Don't let the title fool you... I have only just relocated servers. For a few years now, I had been running Grafik Kaos on shared hosting. While this served me well, it was about time I relocated to a better server. Ended up with Digital Ocean which I have to say is pretty good.
Oops..Feels like a long time I have added any articles on here. This is majorily due to work commitments and let's face it after spending several hours in front of a computer screen, the last thing you really want to be doing is spending more of your free time staring at another screen at home.
Optimisation is something we always have to keep in the back of our minds when building websites. Whether its compressing CSS/JS files or compressing images to make our websites load faster, we have to ensure we always have the right tools that make this type of work easier to handle. Fortunately, PHPStorm, an IDE which I have come to enjoy working with comes bundled with afeature called File Watchers.
As a developer, I have sometimes found it quite hard to test my websites on various devices. Up until recently, the only way I was able to view websites developed on my machine on various portable devices was to download and set up No-IP. Not complaining about the service, but if you have multiple websites you wish to demo, No-IP only gives you a maximum of 5 hosts to work with.
Today, I am going to show you how to setup up a Zend Framework 2 project using PHPStorm 6. PHPStorm has come a long way to become onefo the best IDE's for web development. It still has a ways to go but when you look at the features it offers, believe me, you will not want to be dropping it. To find out more about PHPStorm 6, its features and of course to download a trial, please visit the PHPStorm website.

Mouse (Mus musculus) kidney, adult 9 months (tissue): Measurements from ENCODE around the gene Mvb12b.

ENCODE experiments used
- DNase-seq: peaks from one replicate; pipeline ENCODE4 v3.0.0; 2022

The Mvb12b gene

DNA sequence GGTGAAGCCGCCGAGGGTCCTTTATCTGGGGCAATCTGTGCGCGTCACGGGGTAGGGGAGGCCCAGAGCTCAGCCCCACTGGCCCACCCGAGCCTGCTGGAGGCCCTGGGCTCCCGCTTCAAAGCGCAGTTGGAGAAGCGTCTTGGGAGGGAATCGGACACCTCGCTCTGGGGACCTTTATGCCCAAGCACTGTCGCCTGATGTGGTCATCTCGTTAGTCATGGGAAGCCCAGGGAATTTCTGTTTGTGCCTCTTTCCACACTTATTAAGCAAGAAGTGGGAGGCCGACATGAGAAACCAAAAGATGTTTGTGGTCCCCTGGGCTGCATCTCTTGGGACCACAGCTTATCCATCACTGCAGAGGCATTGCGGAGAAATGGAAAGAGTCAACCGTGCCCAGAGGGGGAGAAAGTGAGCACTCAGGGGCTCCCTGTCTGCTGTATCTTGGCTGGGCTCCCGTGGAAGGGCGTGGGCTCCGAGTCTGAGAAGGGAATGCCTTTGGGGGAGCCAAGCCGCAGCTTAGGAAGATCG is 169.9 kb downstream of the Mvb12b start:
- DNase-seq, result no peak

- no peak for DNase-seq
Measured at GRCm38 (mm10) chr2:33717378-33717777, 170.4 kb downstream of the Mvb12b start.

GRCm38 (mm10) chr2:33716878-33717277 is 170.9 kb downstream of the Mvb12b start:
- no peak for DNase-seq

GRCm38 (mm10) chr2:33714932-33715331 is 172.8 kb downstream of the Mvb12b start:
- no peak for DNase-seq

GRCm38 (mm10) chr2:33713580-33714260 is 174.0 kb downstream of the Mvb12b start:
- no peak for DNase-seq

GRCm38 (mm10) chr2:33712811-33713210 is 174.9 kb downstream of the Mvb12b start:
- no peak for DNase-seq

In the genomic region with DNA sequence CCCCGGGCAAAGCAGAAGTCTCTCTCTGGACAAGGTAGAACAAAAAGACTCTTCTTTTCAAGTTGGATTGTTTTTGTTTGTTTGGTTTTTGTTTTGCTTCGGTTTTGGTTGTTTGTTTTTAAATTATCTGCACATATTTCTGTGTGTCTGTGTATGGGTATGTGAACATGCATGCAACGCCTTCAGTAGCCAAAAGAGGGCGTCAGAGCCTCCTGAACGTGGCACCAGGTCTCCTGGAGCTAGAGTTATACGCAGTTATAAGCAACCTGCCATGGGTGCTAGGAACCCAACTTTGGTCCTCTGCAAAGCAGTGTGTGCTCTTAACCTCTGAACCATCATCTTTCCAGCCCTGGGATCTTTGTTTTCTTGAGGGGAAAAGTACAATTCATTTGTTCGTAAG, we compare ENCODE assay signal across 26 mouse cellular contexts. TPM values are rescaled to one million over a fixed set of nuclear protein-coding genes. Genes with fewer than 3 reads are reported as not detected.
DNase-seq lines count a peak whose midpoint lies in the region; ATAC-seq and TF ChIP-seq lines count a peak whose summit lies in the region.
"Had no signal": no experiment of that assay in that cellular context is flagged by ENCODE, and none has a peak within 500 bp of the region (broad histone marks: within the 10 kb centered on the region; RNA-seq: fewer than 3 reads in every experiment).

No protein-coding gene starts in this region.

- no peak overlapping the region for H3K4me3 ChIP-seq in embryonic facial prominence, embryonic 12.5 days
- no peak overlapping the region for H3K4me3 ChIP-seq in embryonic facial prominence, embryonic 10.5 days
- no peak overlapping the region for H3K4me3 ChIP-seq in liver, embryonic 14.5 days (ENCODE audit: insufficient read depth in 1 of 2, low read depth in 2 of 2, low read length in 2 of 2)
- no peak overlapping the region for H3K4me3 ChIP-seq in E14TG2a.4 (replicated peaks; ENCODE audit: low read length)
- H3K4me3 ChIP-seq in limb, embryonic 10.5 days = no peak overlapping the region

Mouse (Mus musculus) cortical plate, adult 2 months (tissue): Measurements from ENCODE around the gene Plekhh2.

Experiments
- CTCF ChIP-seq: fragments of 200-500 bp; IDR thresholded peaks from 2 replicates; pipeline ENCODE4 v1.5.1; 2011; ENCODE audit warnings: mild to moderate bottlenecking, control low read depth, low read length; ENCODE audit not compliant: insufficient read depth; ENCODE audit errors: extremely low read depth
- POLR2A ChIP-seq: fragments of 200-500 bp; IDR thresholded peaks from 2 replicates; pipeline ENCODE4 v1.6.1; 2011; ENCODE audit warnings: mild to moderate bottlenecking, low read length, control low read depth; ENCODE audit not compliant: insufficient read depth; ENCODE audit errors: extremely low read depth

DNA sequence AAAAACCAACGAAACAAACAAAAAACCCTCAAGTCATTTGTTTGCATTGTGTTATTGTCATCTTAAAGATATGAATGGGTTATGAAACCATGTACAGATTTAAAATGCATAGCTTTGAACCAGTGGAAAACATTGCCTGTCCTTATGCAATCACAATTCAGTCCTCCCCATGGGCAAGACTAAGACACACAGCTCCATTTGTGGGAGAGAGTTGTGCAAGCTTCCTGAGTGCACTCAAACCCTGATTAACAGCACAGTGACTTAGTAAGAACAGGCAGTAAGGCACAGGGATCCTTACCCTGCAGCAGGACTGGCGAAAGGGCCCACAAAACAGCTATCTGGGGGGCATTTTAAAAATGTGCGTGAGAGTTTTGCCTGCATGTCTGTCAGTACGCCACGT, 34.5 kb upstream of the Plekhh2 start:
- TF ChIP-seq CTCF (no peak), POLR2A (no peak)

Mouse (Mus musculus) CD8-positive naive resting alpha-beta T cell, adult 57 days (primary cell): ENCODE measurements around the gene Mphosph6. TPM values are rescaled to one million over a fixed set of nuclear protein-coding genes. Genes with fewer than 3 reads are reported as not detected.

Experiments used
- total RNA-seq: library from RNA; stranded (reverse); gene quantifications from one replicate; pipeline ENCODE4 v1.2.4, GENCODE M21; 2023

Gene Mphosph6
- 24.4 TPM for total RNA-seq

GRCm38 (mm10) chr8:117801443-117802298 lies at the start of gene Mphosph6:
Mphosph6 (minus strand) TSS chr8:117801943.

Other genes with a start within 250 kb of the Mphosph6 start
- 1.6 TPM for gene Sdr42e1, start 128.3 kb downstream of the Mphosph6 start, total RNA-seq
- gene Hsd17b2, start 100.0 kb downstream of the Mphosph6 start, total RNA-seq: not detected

Now to get on with our tutorial.
Hello everyone... Feels like forever since I have been on here and my apologies if there hasn't that much content on the site over the past few months.
I recently started a new job and prior to this, most of the time was being spent getting a few things sorted. So what new? I started with a company called GDS International. I am part of a small time of 4 developers. So far, I have to say I am enjoying it. This is quite simply a new opportunity for me to expand on my current skillset.
It's not often that I get to play with setting up ubuntu on VPS systems from scratch. Most VPS system tend to have everything installed and setup through Parallels Plesk or cPanel, thus making life a lot easier when setting up a website.
But when a friend decided that he wanted to have more control over his website rather than be at the mercy of shared hosting companies and their T&C's, I suggested that he move from a shared hosting environment to VPS hosting. Thus the hunt began.
There have been several articles relating to using Uploadify with CodeIgniter, but in case you have been keeping up with Uploadify's developement, a new version was released a few months ago. This effectively made some of the tutorials floating about online obsolete.
So the main aim here is to provide a fresh new tutorial on how to use new version of Uploadify which is at version 3.1.4 with CodeIgniter. This time, it comes in 2 flavours. The usual Flash version but now it also come with an HTML5 version. For those want to take advantage of browsers that suporrt HTML5 features (and that's practically quite a few of them).
This is a quick and simple tutorial that will show you how to implement an optional file upload in your forms. This is particularly handy if you run say and resume upload site and your candidate want to update their datat without having to be forced to re-upload their CVs all the time. In this example, I am using an image upload form and I have kept it quite simple.